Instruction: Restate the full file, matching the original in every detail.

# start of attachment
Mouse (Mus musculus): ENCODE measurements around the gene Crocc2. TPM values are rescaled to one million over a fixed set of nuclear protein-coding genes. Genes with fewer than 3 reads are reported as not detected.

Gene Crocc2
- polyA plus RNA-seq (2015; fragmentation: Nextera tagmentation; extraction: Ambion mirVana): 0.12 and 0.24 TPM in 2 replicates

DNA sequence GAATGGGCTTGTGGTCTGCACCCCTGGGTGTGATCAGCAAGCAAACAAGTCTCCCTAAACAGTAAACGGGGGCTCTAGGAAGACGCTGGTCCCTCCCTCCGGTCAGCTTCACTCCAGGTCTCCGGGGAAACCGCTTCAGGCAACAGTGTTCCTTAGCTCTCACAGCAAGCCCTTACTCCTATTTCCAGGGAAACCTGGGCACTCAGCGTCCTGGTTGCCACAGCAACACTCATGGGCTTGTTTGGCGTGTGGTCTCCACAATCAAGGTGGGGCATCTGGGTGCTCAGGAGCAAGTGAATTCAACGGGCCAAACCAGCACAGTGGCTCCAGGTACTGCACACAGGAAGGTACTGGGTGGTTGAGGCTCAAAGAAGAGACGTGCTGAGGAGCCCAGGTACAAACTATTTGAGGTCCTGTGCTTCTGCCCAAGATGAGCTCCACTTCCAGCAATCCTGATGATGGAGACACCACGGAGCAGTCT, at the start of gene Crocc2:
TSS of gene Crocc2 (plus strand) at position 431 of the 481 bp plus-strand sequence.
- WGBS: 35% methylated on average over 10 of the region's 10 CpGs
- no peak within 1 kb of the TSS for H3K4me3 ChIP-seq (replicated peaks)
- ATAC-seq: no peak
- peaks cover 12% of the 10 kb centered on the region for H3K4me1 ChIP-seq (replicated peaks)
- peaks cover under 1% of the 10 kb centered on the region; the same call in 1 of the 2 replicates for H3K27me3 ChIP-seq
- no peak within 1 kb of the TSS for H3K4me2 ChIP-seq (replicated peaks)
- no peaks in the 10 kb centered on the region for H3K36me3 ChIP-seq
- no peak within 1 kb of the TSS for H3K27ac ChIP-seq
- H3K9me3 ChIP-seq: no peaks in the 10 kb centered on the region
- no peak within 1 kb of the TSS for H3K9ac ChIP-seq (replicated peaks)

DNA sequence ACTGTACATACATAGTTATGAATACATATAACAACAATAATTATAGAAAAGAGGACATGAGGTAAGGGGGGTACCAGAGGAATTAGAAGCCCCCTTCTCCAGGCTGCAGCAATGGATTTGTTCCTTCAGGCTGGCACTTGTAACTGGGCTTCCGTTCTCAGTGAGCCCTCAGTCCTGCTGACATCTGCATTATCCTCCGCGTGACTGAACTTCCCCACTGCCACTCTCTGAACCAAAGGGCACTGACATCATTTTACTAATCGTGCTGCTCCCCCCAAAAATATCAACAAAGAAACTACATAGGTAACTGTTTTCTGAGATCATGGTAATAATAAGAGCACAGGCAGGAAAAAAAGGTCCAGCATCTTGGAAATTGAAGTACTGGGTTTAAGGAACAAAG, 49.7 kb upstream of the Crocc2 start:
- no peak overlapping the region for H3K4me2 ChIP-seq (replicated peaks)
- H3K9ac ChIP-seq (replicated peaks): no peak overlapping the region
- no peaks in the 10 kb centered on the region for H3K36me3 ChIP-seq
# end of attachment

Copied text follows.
Mouse (Mus musculus): ENCODE measurements around the gene Crocc2. TPM values are rescaled to one million over a fixed set of nuclear protein-coding genes. Genes with fewer than 3 reads are reported as not detected.

Gene Crocc2
- polyA plus RNA-seq (2015; fragmentation: Nextera tagmentation; extraction: Ambion mirVana): 0.12 and 0.24 TPM in 2 replicates

DNA sequence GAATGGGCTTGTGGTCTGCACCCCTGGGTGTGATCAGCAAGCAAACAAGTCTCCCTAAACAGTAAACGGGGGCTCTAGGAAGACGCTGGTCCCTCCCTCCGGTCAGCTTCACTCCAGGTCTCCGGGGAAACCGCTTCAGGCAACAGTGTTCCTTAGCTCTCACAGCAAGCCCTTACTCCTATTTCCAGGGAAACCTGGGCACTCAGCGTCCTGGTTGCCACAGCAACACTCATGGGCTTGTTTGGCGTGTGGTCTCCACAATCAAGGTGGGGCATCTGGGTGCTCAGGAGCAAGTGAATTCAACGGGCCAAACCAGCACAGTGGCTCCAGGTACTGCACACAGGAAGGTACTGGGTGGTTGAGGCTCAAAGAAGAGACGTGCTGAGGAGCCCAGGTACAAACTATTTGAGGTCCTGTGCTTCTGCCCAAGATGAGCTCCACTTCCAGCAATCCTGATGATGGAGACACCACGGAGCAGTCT, at the start of gene Crocc2:
TSS of gene Crocc2 (plus strand) at position 431 of the 481 bp plus-strand sequence.
- WGBS: 35% methylated on average over 10 of the region's 10 CpGs
- no peak within 1 kb of the TSS for H3K4me3 ChIP-seq (replicated peaks)
- ATAC-seq: no peak
- peaks cover 12% of the 10 kb centered on the region for H3K4me1 ChIP-seq (replicated peaks)
- peaks cover under 1% of the 10 kb centered on the region; the same call in 1 of the 2 replicates for H3K27me3 ChIP-seq
- no peak within 1 kb of the TSS for H3K4me2 ChIP-seq (replicated peaks)
- no peaks in the 10 kb centered on the region for H3K36me3 ChIP-seq
- no peak within 1 kb of the TSS for H3K27ac ChIP-seq
- H3K9me3 ChIP-seq: no peaks in the 10 kb centered on the region
- no peak within 1 kb of the TSS for H3K9ac ChIP-seq (replicated peaks)

DNA sequence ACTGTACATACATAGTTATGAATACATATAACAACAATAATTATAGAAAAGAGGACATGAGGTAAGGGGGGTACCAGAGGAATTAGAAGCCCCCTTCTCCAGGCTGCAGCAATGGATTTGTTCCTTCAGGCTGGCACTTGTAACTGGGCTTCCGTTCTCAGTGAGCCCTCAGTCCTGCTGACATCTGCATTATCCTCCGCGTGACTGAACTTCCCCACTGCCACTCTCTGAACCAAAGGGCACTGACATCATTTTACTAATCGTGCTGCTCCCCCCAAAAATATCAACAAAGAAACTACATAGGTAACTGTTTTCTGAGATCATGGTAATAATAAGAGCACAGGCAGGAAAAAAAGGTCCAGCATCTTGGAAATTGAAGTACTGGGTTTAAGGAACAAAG, 49.7 kb upstream of the Crocc2 start:
- no peak overlapping the region for H3K4me2 ChIP-seq (replicated peaks)
- H3K9ac ChIP-seq (replicated peaks): no peak overlapping the region
- no peaks in the 10 kb centered on the region for H3K36me3 ChIP-seq